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Rene’ Joseph Calais – Elementary Education, 1954

Rene’ Joseph Calais

Elementary Education, 1954

            When I returned from serving in Korea with the occupational forces, I decided that I would attend SLI to pursue a degree in elementary education. At that time hundreds of veterans, such as myself, were interested in obtaining a college education. I was deeply impressed with the seriousness with which these veterans handled themselves in and out of the classroom. If memory serves me correctly, the enrollment at that time was between two and three thousand students.

            Most of my classes were held in Girard Hall, Martin Hall, Mouton Hall, the old men’s gymnasium and classrooms in Vet Village. Some of the professors that I can distinctly remember are: Mrs. Buchanan (math), Dr. Monk (math), Dr. Claycomb (botany and zoology), Mr. Edney (p.e.), Mr. Stevenson (p.e.), Mrs. Gehring (library science), Dr. Delarue (history), and many others. I can still recall Mrs. Buchanan using a rag to wipe her hands after having erased the chalkboards

I can still recall trying to keep up with Dr. Monk when exchanging classes and having to walk all the way to vet village. I can also recall listening to Al Terry on record in Dr. Claycombs class–which was a special treat from him once our work had been completed. I can recall walking all the way to Heymann’s downtown to eat a half order of lunch for twenty-five cents. This was one of the things that I did in order to make ends meet. I can distinctly recall taking education classes with Gladys Robinette, Dr. Turner, Mr. Zernott, Dr. May and others.

At that time, all students did their practice work at the Hamilton Laboratory School. Mr. Kit Carson was the principal and Sabra Watkins was my supervising teacher. I truly cherished every minute of my college career, especially my senior year when I was directly involved with children. At that time SLI had, in my opinion, a superior teacher training program which benefited education majors and children alike.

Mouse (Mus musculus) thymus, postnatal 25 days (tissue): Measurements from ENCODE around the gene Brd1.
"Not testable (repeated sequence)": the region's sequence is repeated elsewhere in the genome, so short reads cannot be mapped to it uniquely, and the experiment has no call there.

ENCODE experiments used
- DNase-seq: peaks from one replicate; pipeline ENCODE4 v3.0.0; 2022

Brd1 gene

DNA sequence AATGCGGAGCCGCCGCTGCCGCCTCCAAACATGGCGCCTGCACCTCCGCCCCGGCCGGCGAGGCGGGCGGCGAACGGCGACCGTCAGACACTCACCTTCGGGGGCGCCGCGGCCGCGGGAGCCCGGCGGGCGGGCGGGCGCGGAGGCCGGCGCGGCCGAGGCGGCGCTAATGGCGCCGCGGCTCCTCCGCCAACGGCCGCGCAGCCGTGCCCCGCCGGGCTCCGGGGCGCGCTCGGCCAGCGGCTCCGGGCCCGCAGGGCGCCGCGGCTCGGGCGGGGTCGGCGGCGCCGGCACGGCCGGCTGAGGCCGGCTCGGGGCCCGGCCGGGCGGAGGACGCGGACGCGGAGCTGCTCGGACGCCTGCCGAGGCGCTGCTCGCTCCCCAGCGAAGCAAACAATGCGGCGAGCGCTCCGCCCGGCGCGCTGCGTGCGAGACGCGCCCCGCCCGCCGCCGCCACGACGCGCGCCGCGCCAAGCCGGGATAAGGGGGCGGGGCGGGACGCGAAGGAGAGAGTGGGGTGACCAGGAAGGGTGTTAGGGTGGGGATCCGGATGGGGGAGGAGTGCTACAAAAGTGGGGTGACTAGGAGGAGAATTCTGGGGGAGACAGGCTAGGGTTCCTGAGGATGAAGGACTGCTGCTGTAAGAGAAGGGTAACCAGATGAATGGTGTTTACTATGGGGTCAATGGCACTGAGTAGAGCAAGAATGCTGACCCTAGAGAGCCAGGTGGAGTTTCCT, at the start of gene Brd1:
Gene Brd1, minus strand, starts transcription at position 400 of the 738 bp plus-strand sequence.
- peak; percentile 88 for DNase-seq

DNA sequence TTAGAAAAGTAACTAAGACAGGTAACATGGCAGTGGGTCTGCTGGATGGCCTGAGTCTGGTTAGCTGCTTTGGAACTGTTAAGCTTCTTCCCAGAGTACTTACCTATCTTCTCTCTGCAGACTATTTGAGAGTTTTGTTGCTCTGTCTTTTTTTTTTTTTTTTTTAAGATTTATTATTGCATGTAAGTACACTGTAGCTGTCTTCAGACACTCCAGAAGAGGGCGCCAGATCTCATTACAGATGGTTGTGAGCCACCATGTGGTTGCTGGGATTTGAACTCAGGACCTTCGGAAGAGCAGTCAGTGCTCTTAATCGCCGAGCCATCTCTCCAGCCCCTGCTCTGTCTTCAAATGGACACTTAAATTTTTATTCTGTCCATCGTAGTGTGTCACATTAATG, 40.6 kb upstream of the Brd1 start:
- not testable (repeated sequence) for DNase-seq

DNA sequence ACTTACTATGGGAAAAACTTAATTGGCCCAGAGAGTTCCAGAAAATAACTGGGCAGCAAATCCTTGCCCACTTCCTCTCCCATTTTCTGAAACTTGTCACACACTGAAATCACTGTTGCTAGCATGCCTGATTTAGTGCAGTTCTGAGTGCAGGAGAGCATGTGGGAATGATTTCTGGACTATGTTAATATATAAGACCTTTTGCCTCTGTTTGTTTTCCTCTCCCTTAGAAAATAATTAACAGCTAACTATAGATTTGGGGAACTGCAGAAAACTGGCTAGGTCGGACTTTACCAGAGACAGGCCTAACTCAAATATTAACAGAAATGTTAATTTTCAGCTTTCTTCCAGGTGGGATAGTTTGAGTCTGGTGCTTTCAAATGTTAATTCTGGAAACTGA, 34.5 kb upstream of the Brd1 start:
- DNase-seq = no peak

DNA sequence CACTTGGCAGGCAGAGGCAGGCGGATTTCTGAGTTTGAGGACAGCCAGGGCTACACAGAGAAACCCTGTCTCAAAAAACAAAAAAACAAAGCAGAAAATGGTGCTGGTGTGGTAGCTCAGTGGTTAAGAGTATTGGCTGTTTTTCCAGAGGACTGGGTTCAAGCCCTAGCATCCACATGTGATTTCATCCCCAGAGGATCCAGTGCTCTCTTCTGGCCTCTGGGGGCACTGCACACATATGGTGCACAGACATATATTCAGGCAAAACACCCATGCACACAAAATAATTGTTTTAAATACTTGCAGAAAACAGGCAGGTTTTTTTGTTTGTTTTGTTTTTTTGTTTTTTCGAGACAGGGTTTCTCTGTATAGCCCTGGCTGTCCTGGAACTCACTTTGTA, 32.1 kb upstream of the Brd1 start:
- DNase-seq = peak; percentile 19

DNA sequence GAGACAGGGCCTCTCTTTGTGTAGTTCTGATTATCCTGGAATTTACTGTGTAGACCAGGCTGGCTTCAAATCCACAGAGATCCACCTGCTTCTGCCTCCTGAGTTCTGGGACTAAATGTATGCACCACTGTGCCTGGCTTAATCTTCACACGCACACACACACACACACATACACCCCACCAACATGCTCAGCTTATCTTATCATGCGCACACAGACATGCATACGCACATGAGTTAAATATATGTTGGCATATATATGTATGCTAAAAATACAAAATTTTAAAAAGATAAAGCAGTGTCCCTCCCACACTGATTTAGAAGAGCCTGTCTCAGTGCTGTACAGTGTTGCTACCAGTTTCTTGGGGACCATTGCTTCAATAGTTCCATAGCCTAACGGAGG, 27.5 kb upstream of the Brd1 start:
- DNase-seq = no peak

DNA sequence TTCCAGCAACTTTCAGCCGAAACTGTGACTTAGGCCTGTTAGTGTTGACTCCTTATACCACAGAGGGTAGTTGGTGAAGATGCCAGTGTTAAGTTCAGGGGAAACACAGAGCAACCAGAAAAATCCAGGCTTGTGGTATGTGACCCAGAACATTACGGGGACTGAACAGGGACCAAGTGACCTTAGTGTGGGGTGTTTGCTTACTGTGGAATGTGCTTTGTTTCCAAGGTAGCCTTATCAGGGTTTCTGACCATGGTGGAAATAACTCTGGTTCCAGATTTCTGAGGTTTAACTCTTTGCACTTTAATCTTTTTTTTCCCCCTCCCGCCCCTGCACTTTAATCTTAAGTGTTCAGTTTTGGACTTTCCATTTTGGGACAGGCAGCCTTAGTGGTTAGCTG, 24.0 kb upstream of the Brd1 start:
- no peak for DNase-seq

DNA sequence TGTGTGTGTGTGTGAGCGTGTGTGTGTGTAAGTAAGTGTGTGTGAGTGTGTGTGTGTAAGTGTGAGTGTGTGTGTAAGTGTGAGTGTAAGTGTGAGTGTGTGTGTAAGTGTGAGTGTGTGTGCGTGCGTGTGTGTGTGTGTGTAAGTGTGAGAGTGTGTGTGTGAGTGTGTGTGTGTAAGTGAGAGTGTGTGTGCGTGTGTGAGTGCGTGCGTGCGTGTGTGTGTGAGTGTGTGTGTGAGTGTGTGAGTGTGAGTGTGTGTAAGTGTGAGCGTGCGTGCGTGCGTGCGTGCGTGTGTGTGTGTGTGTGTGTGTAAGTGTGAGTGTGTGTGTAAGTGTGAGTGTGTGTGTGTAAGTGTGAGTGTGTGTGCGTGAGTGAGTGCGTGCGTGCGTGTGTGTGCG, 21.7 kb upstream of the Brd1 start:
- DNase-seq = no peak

I was fortunate enough to be invited to return to SLI (after teaching only one year in public schools) as a seventh grade supervising teacher at the Hamilton Laboratory School. The ten years that I spent as a supervising teacher were very memorable. Teaching alongside so many devoted and superior classroom teachers is an experience I will never forget.

At that time the laboratory school received very little financial support from the college administration, and we often had to spend money out of our own pockets to purchase some of the materials needed in teaching. For six of the ten years that I spent at the laboratory school, I taught methods courses in areas of science and social studies. The task of training future teachers was quite challenging to say the least. The teachers who made the greatest impression on my career were Gladys Robinette, Dr. Robert E. May and Sabra Watkins, my supervising teacher. Miss Watkins was one of a kind in that she knew how to motivate the students and she knew how to discipline the class. Additionally, she worked very hard to make each lesson interesting and challenging.

I have always been interested in athletics. Dating back to my first years on campus, I would attend track meets at McNaspy Stadium and basketball games in what is now the women’s gymnasium. I have attended every basketball game and every track meet since 1949 …  the year that I first attended SLI.